second well biasing means connected individually to the groups of wells of second conductivity type;
wherein the wells of first conductivity type of the array are electrically connected together, and
wherein the wells of second conductivity type of the array are divided into a plurality of groups, each corresponding to a respective group of memory cell elements.
14. A method of operation of a memory device having an array of memory cell elements arranged in rows and columns with n-wells and p-wells, the method comprising:
operating the memory device with a memory drive voltage (VDDM) at which the number of bit errors is non-zero in a state in which the n-wells and p-wells are not biased; and
biasing the n-wells and the p-wells to reduce the number of bit errors.
15. A method of operation of a memory device according to claim 14, wherein the memory device further includes a periphery around the memory cell elements, the method further including driving the periphery with a periphery drive voltage (VDDP) separately from the memory drive voltage.
16. A method of operation of a memory device according to claim 14 wherein a forward bias is applied to the p-well and a reverse bias is applied to the n-well.
17. A method of operation of a memory device according to claim 16 wherein the memory drive voltage is in the range 0.6V to 0.8V, the p-well is forward biased to be 0.1V to 0.6V and the n-well is reverse biased with respect to the memory drive voltage to 0.3V to 0.6V.
18. A method of operation of a memory device according to claim 14 wherein a reverse bias is applied to the p-well and a forward bias is applied to the n-well.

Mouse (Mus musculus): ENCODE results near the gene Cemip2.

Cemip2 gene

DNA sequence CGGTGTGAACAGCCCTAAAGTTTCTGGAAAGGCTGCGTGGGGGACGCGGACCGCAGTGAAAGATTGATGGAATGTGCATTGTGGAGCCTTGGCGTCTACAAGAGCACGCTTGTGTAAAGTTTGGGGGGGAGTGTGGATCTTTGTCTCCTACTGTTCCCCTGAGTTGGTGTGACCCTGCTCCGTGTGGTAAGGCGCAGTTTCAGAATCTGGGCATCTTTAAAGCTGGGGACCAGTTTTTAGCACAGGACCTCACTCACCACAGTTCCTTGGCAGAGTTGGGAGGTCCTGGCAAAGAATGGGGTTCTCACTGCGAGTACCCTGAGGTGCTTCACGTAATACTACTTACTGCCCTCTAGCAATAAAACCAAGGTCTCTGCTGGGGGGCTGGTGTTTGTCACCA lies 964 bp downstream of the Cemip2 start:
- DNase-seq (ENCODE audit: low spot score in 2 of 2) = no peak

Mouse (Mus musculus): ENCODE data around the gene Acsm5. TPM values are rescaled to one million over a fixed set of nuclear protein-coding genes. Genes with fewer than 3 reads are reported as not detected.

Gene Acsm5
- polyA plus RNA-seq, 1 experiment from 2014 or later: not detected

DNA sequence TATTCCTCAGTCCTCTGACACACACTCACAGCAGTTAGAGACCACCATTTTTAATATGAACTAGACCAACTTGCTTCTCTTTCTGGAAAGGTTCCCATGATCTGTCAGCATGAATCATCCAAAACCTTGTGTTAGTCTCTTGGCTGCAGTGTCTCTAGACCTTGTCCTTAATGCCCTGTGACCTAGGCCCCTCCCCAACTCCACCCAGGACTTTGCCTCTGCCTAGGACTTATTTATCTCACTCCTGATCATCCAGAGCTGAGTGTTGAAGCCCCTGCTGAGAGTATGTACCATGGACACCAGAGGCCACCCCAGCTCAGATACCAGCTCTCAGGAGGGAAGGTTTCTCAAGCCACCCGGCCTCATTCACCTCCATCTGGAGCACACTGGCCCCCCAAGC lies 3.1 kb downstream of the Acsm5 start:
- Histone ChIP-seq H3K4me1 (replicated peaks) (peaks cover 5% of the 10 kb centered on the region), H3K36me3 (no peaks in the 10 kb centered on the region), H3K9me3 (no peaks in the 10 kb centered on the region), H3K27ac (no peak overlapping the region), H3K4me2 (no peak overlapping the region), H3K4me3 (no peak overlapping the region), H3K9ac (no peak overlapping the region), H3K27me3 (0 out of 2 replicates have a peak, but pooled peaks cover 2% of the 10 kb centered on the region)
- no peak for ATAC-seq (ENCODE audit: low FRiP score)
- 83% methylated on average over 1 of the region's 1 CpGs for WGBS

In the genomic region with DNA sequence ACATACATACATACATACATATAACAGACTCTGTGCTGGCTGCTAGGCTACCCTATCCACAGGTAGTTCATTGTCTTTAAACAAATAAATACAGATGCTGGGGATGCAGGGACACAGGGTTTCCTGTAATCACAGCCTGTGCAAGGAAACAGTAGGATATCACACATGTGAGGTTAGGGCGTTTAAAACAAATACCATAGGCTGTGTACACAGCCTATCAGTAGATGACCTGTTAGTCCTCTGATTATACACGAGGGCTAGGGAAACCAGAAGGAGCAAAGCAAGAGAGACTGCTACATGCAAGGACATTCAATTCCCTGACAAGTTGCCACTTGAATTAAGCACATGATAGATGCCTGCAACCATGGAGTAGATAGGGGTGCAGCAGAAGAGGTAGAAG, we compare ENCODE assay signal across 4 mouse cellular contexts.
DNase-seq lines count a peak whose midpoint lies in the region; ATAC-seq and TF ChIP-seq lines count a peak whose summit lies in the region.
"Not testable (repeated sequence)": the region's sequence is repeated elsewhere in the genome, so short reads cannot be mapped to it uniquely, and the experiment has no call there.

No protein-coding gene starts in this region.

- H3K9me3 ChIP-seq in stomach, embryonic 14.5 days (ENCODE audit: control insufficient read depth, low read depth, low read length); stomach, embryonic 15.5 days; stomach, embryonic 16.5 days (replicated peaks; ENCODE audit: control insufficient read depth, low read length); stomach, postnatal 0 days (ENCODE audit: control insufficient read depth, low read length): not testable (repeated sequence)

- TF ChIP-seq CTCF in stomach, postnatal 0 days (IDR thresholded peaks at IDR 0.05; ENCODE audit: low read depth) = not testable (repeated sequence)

Description

The invention relates to static memory devices and a method of operating the memory devices.

FIG. 1 illustrates the layout of a memory device. A cell matrix 2 has a number of memory elements 4 laid out in rows and columns. Bit lines 6 follow the columns and word lines 8 follow the rows. A row decoder 10 drives the word lines and a column decoder 12 selects the appropriate bit lines and passes the signal to sense amplifiers 14 and then to buffers and input output drivers 16.

In more modern memories, the cell matrix 2 is divided into blocks 18, as illustrated in FIG. 2. This allows blocks 18 to be activated individually which can lower power consumption and robustness. Block decoder 20 selects the required block.

FIG. 3 illustrates in more detail a cell matrix. The memory elements are CMOS, made up of both n-type and p-type devices which are provided using both n-wells 22 and p-wells 24. The n-wells 22 and p-wells 24 extend in the column direction. Both global and local word lines and bit lines are used, the local word lines extending only in a local region and being connected to global word lines.

The rows include cell rows 26 which include the memory cells and other rows which have a number of other functions, including multiplexer (MUX) rows 27 and strap rows 28. The local bit lines extend in the column direction from a strap row 28 to the next MUX row 27 which connects the local bit lines to the global bit lines. Both strap and MUX rows 27,28 are used also for properly terminating the bit lines and also for biasing the wells 22,24. The top row is a guard row 25 which terminates the matrix and the bottom row is a match row 29 which also terminates the matrix but which provides the interface to the periphery circuits.

A number of problems can occur in such structures. Weak cells can occur, in which the static noise margin is close to zero and in which therefore the cell state can flip in certain operating conditions. Cells can also have a poor write margin—a write margin close to zero means that the cell may fail to write. As the voltages used in memory circuits continue to decrease these failure types are more likely to occur.